Thursday, August 14, 2014

Toxic Political Culture

Malaysian politics is in need of serious fix if we are to get out of a potential disaster. I am writing this in the midst of a political and constitutional crisis affecting the richest and most developed state of Malaysia, Selangor, just an hour away. The chief minister was recently sacked by his party, Keadilan, or the Justice Party, but he refuses to step down. He has sought the consent of the state ruler, the Sultan, who is on good personal terms with him, to stay on. The Sultan holds the final power on who is the chief minister of his state and may not be queried. Yesterday the chief minister sacked six members of his state cabinet or Exco (executive councilors) from Keadilan and the DAP but kept four members from PAS. You need to understand the background of this development.

Keadilan, DAP and PAS had formed a loose coalition called Pakatan Rakyat to challenge the incumbent federal government formed by Barisan Nasional. Pakatan penetrated the entrenched power base of Barisan in the 2008 general election when they won over 1/3 of the total parliamentary seats. This was a crucial turning point as a 2/3 majority was required to amend any federal laws or introduce new laws. Barisan lost the privilege to change the federal constitution or enact new laws when they lost the 2/3 mandate in 2008. In the 2013 general election they again failed to wrestle back the trophied 2/3 majority. The process of government is centered not on delivering promises of their election manifestos but on undermining the opposition parties to destroy their coalition by whatever means. They have the resources and machinery, as well as cooperation from the civil services, police, judiciary and the military to assist as required. Pakatan was and is fighting an uphill battle to offering the citizens an alternative government.

Barisan itself is a coalition of many parties. In 1957 when Malaya received her independence, there were just three founding parties that grouped together called Alliance.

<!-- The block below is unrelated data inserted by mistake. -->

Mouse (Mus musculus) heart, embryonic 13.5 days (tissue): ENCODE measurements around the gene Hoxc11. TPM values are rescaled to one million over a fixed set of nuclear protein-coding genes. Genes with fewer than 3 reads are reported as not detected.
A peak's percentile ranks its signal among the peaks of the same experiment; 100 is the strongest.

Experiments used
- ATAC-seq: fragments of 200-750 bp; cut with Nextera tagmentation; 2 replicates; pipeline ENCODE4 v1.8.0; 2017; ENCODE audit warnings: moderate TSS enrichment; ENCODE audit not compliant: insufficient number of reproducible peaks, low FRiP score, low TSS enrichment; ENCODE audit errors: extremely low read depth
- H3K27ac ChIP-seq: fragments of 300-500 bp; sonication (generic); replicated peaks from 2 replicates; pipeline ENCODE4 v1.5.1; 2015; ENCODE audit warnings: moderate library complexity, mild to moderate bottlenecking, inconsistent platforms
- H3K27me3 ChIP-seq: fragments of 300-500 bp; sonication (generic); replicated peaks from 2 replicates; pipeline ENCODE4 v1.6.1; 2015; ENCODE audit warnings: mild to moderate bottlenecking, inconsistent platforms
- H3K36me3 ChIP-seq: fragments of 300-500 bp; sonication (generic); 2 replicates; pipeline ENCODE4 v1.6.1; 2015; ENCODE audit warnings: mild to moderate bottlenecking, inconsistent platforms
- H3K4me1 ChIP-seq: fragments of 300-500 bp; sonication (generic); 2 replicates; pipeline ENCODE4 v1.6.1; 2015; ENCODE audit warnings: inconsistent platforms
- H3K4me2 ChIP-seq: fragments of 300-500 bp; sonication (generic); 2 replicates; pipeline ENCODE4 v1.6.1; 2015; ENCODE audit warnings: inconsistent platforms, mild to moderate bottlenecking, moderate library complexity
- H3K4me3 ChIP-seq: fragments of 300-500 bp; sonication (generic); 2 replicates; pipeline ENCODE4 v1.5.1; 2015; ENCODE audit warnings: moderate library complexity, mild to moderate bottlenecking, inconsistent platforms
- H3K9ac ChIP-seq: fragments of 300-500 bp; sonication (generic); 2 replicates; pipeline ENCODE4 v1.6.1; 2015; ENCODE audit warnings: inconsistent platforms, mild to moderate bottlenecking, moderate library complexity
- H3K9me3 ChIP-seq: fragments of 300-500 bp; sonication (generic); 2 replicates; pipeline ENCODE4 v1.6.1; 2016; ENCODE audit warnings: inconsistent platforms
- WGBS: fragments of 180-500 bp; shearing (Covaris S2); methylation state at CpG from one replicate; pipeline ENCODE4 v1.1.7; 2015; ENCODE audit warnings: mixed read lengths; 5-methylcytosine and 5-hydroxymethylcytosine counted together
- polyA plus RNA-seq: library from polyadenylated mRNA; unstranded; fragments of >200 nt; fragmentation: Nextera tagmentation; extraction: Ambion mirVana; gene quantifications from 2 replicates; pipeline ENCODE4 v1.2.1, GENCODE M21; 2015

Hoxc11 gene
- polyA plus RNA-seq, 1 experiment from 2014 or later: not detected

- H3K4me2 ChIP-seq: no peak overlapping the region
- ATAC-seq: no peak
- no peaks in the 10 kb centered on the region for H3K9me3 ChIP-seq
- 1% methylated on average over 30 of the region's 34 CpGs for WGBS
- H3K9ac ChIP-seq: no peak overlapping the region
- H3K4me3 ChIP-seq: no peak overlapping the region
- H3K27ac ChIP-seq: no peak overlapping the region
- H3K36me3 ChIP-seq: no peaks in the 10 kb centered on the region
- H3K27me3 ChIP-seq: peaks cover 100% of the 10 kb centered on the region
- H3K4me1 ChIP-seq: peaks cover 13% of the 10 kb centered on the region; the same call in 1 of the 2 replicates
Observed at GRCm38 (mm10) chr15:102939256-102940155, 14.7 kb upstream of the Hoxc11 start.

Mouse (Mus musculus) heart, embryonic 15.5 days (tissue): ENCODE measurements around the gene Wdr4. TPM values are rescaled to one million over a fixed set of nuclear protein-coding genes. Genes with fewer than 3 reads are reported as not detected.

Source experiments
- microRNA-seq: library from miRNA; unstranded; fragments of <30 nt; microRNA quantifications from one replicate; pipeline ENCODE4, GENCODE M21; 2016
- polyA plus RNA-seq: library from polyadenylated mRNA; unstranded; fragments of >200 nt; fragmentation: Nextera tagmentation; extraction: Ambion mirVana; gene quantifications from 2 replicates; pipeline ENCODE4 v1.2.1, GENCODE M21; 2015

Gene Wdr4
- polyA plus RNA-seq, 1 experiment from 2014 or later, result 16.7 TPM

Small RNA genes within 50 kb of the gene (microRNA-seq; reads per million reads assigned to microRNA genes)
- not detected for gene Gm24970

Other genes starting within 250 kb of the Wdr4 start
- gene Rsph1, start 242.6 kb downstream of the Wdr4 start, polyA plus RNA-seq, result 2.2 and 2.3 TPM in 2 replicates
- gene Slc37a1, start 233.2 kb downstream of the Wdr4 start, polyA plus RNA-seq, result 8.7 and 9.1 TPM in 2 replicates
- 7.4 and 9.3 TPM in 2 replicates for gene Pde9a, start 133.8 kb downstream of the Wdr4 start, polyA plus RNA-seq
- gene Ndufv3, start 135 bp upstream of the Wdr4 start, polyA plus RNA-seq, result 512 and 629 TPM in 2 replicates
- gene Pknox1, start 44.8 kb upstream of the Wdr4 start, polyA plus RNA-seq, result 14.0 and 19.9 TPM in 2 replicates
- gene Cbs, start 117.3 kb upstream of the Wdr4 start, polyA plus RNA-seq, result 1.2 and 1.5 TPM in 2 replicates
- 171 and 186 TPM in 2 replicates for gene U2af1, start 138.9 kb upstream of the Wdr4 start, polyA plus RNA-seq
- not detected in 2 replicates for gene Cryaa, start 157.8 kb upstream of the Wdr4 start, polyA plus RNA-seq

UMNO - Malay based party, founded on protecting the rights and futures of the Malays
MCA - Chinese based party, founded to protect the interest and welfare of the Malayan Chinese citizens
MIC - Indian based party, founded like MCA to look after the welfare of the Malayan Indian citizens.

In 1969 there was a serious race riot that nearly destroyed the delicate harmony among the races. The Malays are the majority, followed by the Chinese then the Indians. The ratio has changed to more Malays and dwindling Chinese and Indian populations today. After 1970 the coalition was expanded to become Barisan Nasional when other minority parties joined both to get recognition as well as funding to operate. These include parties from Sabah and Sarawak which joined Malaya in 1963 to become Malaysia. Most of all parties inside Barisan are race based. Some look after the indigenous people in Sabah and Sarawak. Nothing changed over the past 50 years. This race based politics appeared entrenched forever in Malaysia with the Barisan government dominated by UMNO bent on propagating the interest and privileges of the Malay race more than those of the minorities. Over time all the other coalition parties became subservient to UMNO and depends on its charity and mood to provide aids. Over time the federal cabinet also became more and more Malay centric with unimportant portfolios given as tokens to the non-Malay parties. There was a constant demand for federal representation which resulted in more and more cabinet positions created to appease the minority parties, done to ensure getting electoral support at both state and federal elections. It has now become a politics of patronage to 'king' UMNO which became arrogant and at times unreasonable.

In the meantime the opposition parties fought on their own and never won significant number of seats at state and federal governments to make impact on the lives of the people. Except for PAS which was founded as an Islamic party and secured victory in two east coast states of Trengganu and Kelantan, and in the 2008 election, the northern state of Kedah, which they lost in 2013. PAS was considered a village based political party with poor financial resources. The states they ran are among the poorest states but over time, with global Islamization it became more attractive to the Muslims here.